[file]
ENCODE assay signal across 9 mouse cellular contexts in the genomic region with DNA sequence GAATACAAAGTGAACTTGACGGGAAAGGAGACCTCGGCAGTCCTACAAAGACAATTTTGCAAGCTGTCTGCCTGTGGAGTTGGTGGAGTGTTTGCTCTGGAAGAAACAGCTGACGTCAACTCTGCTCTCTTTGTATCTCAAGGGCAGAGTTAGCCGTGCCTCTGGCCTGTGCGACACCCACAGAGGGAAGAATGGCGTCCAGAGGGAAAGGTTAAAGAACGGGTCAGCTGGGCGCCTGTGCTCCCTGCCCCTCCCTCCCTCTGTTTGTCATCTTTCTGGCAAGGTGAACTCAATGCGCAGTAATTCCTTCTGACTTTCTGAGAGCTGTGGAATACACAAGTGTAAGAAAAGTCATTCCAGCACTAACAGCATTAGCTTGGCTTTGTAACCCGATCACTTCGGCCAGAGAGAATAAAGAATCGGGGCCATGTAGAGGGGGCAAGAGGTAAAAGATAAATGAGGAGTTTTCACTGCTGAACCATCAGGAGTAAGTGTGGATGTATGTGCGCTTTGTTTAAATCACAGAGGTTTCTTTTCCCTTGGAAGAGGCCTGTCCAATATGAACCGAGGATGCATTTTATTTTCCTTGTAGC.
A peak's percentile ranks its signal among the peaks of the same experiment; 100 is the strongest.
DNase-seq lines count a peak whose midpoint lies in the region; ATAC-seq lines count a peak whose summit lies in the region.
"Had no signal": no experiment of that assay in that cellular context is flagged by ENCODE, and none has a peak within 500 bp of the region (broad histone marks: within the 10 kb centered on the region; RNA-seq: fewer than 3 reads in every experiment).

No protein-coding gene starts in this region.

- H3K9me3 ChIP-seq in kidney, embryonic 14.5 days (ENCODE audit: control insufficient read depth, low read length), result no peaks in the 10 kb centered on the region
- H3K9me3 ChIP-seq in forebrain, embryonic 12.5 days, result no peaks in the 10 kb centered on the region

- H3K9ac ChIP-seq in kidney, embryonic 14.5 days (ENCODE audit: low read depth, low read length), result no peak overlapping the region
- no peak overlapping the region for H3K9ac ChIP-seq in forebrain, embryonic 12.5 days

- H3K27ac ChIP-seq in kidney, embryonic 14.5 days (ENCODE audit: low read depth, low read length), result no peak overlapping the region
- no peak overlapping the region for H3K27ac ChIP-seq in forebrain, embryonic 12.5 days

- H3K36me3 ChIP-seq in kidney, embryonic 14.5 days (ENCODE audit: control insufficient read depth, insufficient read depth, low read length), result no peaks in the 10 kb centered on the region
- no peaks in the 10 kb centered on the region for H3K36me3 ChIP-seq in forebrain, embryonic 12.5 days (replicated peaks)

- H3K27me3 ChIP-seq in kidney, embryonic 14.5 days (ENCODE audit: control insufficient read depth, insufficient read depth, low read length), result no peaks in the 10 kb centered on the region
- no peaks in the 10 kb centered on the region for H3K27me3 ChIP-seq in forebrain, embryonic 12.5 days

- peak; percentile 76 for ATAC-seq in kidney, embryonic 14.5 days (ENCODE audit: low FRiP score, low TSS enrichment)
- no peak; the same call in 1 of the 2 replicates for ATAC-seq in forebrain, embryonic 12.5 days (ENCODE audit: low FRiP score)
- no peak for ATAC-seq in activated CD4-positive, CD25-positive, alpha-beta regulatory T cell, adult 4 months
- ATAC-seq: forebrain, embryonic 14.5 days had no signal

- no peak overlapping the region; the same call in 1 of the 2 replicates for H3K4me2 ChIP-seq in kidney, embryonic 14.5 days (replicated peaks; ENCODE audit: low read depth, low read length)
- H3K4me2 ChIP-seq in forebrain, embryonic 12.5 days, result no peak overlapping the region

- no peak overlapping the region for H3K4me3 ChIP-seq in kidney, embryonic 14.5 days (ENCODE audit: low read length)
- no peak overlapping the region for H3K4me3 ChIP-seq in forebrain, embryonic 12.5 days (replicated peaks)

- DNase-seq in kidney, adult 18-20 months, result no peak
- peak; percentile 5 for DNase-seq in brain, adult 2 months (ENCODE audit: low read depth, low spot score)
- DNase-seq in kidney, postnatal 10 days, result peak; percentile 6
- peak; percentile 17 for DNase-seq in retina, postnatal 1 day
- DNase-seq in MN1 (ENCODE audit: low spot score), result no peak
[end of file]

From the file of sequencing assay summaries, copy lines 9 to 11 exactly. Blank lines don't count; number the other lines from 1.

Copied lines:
- no peak overlapping the region for H3K9ac ChIP-seq in forebrain, embryonic 12.5 days

- H3K27ac ChIP-seq in kidney, embryonic 14.5 days (ENCODE audit: low read depth, low read length), result no peak overlapping the region
- no peak overlapping the region for H3K27ac ChIP-seq in forebrain, embryonic 12.5 days